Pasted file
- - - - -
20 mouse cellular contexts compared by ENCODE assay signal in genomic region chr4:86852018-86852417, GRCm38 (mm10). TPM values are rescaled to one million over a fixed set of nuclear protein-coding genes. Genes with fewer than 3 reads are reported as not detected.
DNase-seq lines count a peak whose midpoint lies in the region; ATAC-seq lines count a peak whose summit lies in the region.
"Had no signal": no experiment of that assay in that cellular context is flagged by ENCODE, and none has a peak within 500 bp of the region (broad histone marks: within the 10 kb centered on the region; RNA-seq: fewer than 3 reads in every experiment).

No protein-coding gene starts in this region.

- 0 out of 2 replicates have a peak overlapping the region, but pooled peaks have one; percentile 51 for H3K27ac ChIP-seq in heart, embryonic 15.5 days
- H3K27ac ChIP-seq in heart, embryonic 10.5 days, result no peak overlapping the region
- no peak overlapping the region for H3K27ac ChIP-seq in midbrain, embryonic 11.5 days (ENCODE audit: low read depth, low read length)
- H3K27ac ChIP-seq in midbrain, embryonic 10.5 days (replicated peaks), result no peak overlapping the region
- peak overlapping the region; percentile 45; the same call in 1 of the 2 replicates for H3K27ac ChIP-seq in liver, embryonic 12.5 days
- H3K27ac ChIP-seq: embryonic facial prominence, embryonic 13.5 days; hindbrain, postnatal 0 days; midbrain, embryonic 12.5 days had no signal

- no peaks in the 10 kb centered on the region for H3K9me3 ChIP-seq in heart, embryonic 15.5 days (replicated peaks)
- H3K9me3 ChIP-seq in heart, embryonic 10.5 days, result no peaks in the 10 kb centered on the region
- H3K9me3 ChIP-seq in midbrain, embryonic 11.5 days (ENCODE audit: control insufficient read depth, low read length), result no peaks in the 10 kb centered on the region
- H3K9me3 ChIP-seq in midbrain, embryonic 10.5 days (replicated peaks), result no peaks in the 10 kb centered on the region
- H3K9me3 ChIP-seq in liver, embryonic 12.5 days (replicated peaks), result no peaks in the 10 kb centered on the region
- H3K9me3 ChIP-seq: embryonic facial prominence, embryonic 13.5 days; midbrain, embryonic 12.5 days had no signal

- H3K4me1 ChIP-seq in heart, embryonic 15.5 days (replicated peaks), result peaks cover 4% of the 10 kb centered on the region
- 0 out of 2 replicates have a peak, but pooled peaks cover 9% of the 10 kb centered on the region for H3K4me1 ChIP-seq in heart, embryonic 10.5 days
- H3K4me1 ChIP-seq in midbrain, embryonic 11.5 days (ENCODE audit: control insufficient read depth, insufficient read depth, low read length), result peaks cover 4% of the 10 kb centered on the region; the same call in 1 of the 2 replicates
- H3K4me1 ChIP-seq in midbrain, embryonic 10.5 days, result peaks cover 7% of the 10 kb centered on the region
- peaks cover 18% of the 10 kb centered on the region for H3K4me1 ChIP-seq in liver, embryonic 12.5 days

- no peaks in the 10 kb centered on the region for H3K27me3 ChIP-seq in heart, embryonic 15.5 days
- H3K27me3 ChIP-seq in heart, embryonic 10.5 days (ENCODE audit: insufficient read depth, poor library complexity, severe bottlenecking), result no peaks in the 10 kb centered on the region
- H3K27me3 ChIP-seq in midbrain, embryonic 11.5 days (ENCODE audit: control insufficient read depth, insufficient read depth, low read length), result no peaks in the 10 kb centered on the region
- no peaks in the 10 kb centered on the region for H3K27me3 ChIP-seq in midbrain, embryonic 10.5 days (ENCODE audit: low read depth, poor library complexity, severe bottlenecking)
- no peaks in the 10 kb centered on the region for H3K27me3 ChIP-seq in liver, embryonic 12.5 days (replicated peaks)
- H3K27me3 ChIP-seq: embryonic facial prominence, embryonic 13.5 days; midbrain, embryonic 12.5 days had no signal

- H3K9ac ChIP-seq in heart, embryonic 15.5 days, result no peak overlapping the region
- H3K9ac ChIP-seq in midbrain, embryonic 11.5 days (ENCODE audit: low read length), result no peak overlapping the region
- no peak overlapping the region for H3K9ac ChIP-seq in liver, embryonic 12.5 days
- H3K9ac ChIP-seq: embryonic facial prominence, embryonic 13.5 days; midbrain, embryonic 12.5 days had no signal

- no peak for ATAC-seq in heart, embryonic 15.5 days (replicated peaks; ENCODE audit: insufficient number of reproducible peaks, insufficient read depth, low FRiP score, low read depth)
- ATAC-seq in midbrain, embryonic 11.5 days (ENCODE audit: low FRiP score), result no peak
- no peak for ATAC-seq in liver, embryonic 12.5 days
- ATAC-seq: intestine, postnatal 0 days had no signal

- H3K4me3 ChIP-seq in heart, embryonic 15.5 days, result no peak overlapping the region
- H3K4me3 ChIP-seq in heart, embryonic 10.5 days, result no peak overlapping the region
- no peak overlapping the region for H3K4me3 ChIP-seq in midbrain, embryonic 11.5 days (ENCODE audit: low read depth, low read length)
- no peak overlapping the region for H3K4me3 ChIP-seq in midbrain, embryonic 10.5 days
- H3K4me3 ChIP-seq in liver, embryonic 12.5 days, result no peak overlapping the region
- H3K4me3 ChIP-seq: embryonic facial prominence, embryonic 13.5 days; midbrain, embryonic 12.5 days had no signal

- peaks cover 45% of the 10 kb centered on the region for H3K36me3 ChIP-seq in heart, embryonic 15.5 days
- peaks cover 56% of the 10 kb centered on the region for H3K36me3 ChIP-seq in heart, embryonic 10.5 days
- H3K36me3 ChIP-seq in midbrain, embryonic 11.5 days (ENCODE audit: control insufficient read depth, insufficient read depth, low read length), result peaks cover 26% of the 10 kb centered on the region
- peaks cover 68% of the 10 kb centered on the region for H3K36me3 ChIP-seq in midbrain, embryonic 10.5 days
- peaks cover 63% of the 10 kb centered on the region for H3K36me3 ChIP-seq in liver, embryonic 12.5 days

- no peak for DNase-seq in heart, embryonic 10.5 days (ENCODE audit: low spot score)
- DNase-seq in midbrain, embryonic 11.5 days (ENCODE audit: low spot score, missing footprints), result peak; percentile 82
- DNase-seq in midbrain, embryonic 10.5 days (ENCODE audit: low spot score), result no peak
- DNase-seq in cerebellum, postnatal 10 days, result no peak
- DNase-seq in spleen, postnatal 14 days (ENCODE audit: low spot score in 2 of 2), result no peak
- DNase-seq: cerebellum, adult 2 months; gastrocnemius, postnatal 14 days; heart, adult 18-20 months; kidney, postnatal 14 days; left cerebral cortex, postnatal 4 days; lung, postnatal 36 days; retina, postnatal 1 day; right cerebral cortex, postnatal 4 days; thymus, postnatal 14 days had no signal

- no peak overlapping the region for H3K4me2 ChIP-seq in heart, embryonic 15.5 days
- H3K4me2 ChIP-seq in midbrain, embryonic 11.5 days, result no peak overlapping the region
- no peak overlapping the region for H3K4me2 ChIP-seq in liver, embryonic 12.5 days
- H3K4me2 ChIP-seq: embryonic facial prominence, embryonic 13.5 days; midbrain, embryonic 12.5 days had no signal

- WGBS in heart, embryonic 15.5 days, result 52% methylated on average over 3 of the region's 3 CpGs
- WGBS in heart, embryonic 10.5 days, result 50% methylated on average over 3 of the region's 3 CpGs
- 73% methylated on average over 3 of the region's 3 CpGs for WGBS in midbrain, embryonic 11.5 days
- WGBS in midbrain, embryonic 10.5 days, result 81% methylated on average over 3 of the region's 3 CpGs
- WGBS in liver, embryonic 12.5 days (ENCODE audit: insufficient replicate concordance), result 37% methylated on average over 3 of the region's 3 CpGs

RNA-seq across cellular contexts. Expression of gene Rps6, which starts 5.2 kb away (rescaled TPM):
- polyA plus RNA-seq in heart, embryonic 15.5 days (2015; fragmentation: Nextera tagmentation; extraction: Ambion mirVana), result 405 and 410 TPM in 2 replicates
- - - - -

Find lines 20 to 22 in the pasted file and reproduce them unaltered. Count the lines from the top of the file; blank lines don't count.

- H3K4me1 ChIP-seq in midbrain, embryonic 10.5 days, result peaks cover 7% of the 10 kb centered on the region
- peaks cover 18% of the 10 kb centered on the region for H3K4me1 ChIP-seq in liver, embryonic 12.5 days

- no peaks in the 10 kb centered on the region for H3K27me3 ChIP-seq in heart, embryonic 15.5 days